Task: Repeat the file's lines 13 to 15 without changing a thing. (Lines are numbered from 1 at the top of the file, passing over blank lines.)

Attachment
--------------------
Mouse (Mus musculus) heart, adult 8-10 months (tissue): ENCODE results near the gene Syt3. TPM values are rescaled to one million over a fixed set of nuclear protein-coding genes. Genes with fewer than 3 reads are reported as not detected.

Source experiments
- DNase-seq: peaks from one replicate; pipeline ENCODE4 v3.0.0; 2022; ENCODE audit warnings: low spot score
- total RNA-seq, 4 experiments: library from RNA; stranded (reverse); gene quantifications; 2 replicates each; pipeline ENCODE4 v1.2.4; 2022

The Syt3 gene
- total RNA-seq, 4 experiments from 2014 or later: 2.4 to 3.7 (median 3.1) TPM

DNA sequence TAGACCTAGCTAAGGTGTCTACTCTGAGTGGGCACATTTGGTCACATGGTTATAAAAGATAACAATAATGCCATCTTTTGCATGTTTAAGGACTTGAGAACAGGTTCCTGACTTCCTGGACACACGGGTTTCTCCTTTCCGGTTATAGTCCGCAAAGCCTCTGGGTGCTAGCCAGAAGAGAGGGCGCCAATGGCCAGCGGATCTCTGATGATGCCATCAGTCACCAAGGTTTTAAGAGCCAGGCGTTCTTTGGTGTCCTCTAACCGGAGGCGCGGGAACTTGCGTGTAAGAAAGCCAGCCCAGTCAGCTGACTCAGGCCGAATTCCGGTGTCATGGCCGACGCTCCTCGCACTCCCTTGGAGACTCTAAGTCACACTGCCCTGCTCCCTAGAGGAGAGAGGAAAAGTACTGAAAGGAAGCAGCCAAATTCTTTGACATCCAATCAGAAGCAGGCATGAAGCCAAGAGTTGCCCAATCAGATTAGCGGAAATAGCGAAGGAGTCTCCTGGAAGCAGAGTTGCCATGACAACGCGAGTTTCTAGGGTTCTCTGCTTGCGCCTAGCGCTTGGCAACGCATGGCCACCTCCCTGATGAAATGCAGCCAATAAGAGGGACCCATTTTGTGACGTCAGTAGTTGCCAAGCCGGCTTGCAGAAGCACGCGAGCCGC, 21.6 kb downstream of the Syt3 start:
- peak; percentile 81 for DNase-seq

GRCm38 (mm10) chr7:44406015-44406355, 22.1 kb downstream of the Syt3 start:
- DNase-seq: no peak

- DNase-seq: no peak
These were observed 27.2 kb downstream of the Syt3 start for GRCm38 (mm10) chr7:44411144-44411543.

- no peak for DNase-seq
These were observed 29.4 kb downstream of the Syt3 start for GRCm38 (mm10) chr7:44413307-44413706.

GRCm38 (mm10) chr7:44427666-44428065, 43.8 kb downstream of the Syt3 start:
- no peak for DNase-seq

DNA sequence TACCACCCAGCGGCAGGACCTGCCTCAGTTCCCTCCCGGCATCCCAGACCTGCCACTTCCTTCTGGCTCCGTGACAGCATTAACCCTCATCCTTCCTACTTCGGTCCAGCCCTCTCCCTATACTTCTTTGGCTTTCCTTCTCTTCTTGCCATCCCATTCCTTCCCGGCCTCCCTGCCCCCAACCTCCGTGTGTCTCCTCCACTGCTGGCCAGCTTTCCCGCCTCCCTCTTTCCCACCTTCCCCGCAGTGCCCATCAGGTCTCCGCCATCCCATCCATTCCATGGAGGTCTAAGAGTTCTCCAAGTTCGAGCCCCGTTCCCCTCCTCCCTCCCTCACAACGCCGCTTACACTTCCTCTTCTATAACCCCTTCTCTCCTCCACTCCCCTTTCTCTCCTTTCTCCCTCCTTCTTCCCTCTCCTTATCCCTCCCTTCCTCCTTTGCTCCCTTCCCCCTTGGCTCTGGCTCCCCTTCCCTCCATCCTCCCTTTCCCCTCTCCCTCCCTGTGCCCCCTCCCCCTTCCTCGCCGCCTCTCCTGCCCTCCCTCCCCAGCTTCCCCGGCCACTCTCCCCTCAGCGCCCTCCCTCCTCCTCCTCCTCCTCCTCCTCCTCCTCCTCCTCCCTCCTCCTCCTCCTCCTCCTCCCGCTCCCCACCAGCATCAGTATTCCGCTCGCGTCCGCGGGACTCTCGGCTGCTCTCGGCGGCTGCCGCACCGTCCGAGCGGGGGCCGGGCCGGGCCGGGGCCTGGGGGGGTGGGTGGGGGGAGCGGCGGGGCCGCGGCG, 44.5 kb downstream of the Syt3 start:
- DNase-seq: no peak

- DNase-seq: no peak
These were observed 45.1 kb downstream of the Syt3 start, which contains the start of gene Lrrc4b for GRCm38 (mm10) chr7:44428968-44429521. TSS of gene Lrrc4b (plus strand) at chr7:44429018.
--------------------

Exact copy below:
- no peak for DNase-seq
These were observed 29.4 kb downstream of the Syt3 start for GRCm38 (mm10) chr7:44413307-44413706.

GRCm38 (mm10) chr7:44427666-44428065, 43.8 kb downstream of the Syt3 start: